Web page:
Montana state capitol Helena
Credit: Eliza Wiley / MTFP

A Republican lawmaker and a group of unlikely bedfellows from across the political spectrum are working to repeal language passed last session that erected additional hurdles to getting an issue placed on the ballot, arguing that the law runs afoul of the Montana Constitution. 

Senate Bill 153, sponsored by Sen. Brad Molnar, R-Laurel, would reverse 2021’s House Bill 651, a bill passed in the latter days of the last session that expanded the Legislature and state attorney general’s role in reviewing proposed statutory and constitutional ballot initiatives before they go before voters. 

While proponents of HB 651 argued that it placed needed sideboards on the initiative process, Molnar said Monday that the law places unfair — and illegal — obstacles in the path of those who wish to put an issue on the ballot. Molnar was a vocal proponent of one such issue that ran into those obstacles last year, CI-121, which would have placed a cap on property taxes in Montana. Initiative backers ultimately did not gather enough signatures to put the measure on the ballot. 

Molnar voted against the bill on its second reading in the Senate last session, but inadvertently voted for it on third reading, he said Monday.

“The bill is patently, in my opinion, unconstitutional,” Molnar said in reference to HB 651 during a hearing on his bill before the Senate State Administration Committee Monday. And at a time when the Montana Department of Justice is requesting an additional $2 million for litigation expenses over the next biennium, it behooves the Legislature to scrap the potentially unconstitutional law, Molnar argued. 

House Bill 651, sponsored last session by Rep. Marta Bertoglio, R-Clancy, and passed on largely partisan lines, made a number of regulatory changes to the initiative process. The bill prevents Montana’s secretary of state from placing an issue on the ballot until a legislative interim committee votes to approve or disapprove of the measure. The result of the interim committee’s vote would be placed as a warning on the ballot. 

HB 651 also gave the attorney general the authority to determine whether the measure would constitute a “regulatory taking” or otherwise cause significant harm to one or more business interests in Montana. If such a determination is made, a warning to that effect would be placed on the ballot as well. 

Perhaps the most substantive change concerned the attorney general’s legal review role. Before the enactment of HB 651, the attorney general could only review a ballot issue for compliance with procedural requirements in the Montana Constitution — for example, whether it complies with the Constitution’s single-subject rule. The bill expanded that authority to include evaluation of “the substantive legality” of the measure. In other words, the attorney general can block an issue from reaching the ballot if he determines its substance violates the state Constitution.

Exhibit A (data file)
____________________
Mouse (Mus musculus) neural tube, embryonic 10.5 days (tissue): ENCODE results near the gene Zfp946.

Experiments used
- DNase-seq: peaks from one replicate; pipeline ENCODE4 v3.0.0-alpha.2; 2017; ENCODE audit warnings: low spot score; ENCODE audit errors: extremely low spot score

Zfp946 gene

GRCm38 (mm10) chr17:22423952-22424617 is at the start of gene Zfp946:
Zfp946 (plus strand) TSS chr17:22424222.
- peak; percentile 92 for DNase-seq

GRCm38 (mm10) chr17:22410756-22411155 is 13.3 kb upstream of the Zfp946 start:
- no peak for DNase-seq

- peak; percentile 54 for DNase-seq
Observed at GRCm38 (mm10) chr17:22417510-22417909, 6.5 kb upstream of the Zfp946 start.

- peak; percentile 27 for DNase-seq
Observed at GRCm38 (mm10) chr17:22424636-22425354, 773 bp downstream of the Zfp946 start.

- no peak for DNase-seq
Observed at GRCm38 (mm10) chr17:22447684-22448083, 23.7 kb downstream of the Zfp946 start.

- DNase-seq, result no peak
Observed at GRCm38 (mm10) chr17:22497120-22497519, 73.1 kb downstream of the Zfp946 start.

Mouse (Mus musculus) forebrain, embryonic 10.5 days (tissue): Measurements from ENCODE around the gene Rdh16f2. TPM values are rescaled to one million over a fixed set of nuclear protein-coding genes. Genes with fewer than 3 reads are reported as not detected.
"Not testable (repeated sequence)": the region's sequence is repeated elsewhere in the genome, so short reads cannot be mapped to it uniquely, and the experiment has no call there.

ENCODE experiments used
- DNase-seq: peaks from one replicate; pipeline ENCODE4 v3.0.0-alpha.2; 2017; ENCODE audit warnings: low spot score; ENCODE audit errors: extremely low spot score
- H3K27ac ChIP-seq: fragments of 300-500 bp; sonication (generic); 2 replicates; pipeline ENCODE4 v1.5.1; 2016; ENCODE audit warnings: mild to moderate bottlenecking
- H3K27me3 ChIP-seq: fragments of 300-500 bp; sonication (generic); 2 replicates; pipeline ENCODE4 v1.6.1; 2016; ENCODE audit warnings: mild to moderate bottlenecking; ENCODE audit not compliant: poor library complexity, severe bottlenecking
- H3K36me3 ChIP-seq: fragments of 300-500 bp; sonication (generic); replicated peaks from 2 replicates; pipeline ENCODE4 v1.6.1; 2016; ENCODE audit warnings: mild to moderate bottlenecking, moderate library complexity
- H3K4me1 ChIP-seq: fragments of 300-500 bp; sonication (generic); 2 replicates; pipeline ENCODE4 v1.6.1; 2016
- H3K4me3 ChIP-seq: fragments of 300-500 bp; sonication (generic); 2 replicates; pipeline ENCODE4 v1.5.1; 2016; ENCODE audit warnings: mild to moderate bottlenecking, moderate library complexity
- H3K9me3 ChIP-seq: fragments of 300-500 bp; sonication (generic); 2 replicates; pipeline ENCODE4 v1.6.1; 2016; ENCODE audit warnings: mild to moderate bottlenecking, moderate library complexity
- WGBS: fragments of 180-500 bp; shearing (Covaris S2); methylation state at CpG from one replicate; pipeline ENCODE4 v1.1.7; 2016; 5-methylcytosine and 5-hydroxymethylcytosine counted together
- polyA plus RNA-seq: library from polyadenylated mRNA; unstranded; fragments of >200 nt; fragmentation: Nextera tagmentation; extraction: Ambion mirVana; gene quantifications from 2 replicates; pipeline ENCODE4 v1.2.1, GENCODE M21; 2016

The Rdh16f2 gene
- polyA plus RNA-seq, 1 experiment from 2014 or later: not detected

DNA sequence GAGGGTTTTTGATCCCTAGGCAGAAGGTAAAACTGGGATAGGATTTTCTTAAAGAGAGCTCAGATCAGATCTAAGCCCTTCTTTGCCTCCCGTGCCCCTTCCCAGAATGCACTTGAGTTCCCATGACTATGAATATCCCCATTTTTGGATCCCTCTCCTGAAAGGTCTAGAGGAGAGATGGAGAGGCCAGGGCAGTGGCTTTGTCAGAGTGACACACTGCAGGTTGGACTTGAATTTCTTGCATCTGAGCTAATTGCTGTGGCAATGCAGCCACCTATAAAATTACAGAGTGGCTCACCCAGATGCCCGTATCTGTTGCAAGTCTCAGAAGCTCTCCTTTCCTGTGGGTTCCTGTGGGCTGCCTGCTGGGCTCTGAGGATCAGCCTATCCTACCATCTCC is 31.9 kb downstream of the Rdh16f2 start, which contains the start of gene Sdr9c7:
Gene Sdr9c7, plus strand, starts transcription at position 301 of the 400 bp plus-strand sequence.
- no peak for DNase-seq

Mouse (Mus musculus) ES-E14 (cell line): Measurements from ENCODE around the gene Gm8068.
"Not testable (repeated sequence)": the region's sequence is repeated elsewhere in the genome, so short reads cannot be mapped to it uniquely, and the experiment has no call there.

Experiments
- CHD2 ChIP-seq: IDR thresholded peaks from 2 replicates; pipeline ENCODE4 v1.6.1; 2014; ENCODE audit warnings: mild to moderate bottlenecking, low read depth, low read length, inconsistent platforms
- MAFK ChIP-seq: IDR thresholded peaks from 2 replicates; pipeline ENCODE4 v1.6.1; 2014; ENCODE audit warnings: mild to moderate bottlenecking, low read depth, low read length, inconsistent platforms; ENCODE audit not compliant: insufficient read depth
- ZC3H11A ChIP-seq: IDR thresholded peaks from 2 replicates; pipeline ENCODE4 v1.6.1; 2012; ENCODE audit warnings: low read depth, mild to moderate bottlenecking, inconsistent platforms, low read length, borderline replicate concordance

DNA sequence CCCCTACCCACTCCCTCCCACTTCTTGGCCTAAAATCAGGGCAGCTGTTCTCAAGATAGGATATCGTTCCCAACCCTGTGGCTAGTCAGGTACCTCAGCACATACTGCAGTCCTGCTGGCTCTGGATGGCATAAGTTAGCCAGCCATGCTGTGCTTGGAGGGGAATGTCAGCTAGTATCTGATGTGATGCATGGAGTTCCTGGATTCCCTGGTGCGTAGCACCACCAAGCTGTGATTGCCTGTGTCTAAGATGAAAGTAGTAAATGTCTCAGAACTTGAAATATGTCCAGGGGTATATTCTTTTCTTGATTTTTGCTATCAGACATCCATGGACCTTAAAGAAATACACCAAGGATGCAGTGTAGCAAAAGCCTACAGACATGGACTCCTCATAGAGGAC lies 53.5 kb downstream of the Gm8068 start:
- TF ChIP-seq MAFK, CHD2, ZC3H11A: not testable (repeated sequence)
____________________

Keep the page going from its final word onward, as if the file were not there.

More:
In fact, statute prior to the passage of HB 651 stipulated specifically that “review of the petition for legal sufficiency does not include consideration of the substantive legality of the issue if approved by the voters.” 

Senate Bill 153 would undo those changes. On Monday, the bill found support from a broad coalition including not only Molnar, but also former Montana Supreme Court Justice Jim Nelson, former Montana Commissioner of Political Practices Jonathan Motl and conservative attorney Matthew Monforton, a co-sponsor of CI-121.

In written testimony to the committee, Nelson said Montana citizens’ right to petition the government through the initiative process is subject to only a few basic restrictions: an initiative must address only a single subject, must not make appropriations, and must not create a special or local law. While there are differences in how the Constitution treats statutory and constitutional initiatives, the same basic requirements apply in both cases. 

But HB 651, Nelson wrote, went far beyond those basic requirements. The Constitution, he said, “provides no authority for either the legislative or executive branch” to impose such burdens.